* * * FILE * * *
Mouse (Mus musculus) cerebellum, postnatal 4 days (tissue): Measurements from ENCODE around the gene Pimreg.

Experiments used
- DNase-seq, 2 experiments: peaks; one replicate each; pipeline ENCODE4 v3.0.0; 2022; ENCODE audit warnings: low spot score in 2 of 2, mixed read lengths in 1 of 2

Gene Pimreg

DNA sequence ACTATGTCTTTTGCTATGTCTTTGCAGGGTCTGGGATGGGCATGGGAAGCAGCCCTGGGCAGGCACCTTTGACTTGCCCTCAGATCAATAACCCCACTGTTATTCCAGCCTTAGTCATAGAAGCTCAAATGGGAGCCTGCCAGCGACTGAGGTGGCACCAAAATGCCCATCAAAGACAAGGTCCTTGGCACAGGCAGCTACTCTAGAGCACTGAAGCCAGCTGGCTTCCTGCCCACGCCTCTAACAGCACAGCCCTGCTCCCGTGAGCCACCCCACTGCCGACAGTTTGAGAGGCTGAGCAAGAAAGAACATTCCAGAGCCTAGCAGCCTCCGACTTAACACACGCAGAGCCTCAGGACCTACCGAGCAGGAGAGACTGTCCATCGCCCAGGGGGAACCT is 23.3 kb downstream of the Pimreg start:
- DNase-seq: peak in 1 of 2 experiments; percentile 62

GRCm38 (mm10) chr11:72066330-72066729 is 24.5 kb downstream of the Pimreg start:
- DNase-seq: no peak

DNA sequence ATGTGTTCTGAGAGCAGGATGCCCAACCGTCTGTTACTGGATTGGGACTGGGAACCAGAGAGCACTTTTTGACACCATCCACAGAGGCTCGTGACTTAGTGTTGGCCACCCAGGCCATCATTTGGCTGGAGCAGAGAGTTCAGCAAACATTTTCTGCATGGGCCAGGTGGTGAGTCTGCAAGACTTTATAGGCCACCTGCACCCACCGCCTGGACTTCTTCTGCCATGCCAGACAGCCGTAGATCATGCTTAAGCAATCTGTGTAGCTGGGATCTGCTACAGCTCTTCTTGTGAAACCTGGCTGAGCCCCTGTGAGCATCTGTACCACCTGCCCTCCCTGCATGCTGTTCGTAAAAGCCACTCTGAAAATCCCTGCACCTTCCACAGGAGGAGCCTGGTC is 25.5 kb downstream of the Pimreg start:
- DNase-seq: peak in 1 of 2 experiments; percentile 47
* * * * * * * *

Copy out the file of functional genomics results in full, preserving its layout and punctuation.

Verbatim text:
Mouse (Mus musculus) cerebellum, postnatal 4 days (tissue): Measurements from ENCODE around the gene Pimreg.

Experiments used
- DNase-seq, 2 experiments: peaks; one replicate each; pipeline ENCODE4 v3.0.0; 2022; ENCODE audit warnings: low spot score in 2 of 2, mixed read lengths in 1 of 2

Gene Pimreg

DNA sequence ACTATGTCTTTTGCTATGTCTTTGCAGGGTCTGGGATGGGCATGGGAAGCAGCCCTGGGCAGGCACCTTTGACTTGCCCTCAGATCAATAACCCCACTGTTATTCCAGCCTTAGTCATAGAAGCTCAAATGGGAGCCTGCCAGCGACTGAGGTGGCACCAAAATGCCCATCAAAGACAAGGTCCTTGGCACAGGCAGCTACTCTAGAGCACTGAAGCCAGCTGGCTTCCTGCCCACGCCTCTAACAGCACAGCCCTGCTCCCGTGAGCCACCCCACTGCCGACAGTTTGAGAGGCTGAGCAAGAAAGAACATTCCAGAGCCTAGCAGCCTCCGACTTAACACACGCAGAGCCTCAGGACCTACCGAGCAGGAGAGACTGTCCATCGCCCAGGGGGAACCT is 23.3 kb downstream of the Pimreg start:
- DNase-seq: peak in 1 of 2 experiments; percentile 62

GRCm38 (mm10) chr11:72066330-72066729 is 24.5 kb downstream of the Pimreg start:
- DNase-seq: no peak

DNA sequence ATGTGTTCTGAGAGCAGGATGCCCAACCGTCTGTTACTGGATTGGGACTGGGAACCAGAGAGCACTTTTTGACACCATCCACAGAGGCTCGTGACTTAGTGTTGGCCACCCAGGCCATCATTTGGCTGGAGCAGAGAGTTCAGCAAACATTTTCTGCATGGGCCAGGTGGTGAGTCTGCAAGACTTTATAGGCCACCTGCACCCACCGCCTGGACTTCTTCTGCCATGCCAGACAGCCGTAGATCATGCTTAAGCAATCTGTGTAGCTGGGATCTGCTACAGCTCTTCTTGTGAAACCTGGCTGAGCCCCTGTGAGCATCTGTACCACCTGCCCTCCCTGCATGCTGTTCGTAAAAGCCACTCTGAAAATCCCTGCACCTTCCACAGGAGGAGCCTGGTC is 25.5 kb downstream of the Pimreg start:
- DNase-seq: peak in 1 of 2 experiments; percentile 47